Mindset

February 23, 2014

Dead fish among debris in water

I have been a stills photographer from the beginning and I greatly appreciate the ability to make a photograph, a single image, which can tell an entire story.

However, the siren call of video has been blaring for awhile now and it is time to acquiesce.  I have been reading various books and have begun to noodle around with the gear.  My equipment consists of a couple of cameras that are definitely capable of professional results when used by someone with such a level of experience.  Being a relative beginner I am very aware that video requires a different skill set that will (hopefully) improve with an increased level of production as I practice.  (That certainly worked for the stills.)  There is also a learning curve with the software to make the type of video I have in mind.  And my mind is actually, precisely, the issue.

I currently operate with a stills mindset.

Carol S. Dweck, Ph.D. wrote Mindset:  The New Psychology of Success and it is worth a read. Essentially, Dr. Dweck sees the concept of mindset as “…the view you adopt for yourself…” (pg. 6) and it “…profoundly affects the way you lead your life” (pg. 6).  I see this as the mental map that one draws becomes one’s way in the world.  Dr. Dweck goes on to differentiate between “believing that your qualities are carved in stone –the fixed mindset…” and “This growth mindset (which) is based on the belief that your basic qualities are things you can cultivate through your efforts” (pgs. 6 & 8 respectively).  There is much more Dr. Dweck has to say about her research on this topic and that is the reason for reading the book.  Briefly, it appears that having a fixed mindset creates either/or scenarios, which, may in fact, be quite limiting whereas a growth mindset opens up a myriad of possibilities.  One’s own thinking becomes the door that opens or closes depending on which view is adopted.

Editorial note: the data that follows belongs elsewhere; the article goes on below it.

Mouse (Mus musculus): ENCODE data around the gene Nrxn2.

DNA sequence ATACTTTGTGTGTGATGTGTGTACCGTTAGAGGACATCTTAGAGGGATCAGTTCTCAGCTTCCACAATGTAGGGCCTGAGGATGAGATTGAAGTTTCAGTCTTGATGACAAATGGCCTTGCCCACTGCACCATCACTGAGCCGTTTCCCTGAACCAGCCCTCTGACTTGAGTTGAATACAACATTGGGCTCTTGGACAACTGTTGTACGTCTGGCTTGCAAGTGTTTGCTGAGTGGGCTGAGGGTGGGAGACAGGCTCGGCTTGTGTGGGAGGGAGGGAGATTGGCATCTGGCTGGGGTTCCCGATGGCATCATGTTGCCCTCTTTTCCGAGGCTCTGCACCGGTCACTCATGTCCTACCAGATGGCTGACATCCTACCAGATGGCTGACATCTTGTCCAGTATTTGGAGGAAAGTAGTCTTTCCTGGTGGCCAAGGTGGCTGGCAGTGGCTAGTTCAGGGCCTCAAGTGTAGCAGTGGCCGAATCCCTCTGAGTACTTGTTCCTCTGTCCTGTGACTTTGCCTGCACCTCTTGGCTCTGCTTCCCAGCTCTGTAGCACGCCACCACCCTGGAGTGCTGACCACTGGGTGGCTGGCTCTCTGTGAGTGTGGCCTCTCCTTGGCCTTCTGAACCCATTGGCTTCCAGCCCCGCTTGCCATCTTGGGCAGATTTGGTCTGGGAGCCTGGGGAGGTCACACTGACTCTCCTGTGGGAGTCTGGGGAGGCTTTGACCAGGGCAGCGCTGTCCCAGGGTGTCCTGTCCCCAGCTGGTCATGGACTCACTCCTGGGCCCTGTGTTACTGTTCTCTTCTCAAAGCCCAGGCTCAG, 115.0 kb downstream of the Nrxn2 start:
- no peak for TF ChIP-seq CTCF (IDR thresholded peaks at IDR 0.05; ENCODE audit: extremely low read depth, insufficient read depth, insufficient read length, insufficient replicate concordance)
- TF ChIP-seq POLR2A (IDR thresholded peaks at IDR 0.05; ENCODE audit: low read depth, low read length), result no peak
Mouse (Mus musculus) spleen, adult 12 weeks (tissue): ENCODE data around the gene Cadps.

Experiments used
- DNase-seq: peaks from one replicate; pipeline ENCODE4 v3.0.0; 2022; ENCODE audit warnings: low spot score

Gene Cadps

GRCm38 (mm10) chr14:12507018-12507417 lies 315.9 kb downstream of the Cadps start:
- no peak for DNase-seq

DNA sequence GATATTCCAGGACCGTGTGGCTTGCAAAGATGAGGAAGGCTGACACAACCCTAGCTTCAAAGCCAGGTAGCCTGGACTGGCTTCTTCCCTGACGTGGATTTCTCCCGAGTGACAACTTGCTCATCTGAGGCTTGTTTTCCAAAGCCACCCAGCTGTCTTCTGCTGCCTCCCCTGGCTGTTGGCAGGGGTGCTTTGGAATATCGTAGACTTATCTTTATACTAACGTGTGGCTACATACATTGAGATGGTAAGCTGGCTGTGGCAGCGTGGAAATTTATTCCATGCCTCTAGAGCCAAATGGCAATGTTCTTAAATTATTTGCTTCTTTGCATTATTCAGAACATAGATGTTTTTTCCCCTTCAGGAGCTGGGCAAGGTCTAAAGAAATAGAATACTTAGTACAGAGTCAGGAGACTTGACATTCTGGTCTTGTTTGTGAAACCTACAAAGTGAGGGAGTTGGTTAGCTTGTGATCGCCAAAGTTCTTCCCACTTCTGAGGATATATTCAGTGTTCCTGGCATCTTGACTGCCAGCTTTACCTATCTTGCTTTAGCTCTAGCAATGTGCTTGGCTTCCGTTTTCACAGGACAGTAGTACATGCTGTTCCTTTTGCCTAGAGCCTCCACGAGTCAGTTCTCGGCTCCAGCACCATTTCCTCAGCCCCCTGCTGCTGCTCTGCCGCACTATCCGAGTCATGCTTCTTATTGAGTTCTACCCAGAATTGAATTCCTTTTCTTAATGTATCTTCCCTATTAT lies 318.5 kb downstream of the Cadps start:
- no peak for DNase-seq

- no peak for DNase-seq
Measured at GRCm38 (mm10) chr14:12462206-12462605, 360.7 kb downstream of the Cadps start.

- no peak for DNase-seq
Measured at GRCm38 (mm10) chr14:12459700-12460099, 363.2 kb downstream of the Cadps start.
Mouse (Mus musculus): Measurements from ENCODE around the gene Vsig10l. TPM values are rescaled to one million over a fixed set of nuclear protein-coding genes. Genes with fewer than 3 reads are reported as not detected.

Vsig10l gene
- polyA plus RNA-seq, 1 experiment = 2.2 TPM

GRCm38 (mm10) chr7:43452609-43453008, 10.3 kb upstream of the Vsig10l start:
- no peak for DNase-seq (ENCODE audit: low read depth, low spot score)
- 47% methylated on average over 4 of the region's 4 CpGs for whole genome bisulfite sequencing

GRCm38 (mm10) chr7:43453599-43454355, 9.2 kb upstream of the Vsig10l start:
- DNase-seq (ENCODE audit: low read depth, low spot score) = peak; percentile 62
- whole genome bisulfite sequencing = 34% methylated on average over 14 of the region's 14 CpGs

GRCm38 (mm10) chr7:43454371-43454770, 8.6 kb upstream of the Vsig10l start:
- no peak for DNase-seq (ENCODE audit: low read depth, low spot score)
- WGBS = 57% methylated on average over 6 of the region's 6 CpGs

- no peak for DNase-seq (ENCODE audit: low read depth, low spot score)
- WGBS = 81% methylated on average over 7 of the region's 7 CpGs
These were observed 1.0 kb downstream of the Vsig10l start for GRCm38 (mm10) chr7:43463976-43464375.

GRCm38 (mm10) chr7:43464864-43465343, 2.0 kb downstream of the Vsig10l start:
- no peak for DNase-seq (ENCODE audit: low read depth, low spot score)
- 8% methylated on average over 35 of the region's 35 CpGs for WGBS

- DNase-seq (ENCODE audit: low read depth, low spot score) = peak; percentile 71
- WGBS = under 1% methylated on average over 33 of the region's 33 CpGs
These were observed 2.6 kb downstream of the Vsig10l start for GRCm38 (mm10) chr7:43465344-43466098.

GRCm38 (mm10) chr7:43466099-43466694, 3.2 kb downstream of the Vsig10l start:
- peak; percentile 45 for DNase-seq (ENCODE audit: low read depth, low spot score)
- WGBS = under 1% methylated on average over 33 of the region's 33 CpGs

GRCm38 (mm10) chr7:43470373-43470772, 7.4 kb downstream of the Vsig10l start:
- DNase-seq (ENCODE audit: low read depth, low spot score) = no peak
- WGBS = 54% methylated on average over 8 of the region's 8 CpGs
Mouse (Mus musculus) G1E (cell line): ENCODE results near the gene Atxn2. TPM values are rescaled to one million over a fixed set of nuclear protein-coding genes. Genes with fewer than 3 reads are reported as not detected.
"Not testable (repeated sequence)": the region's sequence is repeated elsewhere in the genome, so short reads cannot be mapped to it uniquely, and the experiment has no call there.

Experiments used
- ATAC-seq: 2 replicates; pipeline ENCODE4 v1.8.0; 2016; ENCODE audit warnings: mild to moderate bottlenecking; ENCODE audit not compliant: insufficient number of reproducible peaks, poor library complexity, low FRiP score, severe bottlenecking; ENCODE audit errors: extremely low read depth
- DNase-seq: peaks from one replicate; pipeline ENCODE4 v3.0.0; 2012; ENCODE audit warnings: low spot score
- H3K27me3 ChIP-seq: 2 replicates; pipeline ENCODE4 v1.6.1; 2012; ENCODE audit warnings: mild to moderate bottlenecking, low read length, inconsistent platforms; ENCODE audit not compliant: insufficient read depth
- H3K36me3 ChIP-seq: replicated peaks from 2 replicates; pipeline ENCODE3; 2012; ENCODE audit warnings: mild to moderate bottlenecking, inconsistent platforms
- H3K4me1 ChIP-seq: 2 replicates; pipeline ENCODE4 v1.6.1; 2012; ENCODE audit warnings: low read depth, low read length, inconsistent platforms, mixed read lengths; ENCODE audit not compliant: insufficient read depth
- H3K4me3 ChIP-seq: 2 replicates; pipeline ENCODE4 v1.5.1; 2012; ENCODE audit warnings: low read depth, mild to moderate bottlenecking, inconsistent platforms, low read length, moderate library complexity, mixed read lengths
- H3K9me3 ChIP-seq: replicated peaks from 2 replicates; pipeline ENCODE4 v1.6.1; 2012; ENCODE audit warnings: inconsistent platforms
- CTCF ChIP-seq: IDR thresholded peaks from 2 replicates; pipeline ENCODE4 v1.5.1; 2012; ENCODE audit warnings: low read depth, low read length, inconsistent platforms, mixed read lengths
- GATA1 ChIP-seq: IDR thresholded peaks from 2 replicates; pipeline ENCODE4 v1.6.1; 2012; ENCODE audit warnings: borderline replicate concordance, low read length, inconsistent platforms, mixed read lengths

Active snowstorm photographed from hotel window overlooking stores and busy street,

Copyright 2014 Kevin P. Mick Photography. All rights reserved.

Here is an example from a trip this past week.  I have wanted some ocean and beach development photographs for another project on which I am working and had a perfect opportunity to make those.  The recent combination of snow and rain had stopped; the sun was out and the air was comfortably cold.

Looking down the legs toward the sand while walking on the beach.

Copyright 2014 Kevin P. Mick Photography. All rights reserved.

What made it even better was that the sand was tightly packed from the moisture that had fallen from the sky and the chilly ambient temperature-perfect for walking.

Tire tracks in sand in front of buildings near the ocean.

Copyright 2014 Kevin P. Mick Photography. All rights reserved.

So, I made the images and left for the long drive home.  The fixed mindset-“I need a set of photographs to illustrate a sociological issue”-was realized, but it allowed me to narrow my view of the subject’s potential and thus led to a missed opportunity as a day or so later the thought lazered into my head:  I should have (also) shot some video. Moving away from the “I am a stills photographer” (fixed) mindset would have opened up the possiblites of both visual mediums.  The fact that I have been able to learn to make the photographs I want does reflect the point that hard work can bring about change.  Given that the thought of shooting some video eventually entered my consciousness also reflects growth.

I just need to work to make those thoughts more timely.

Take care.

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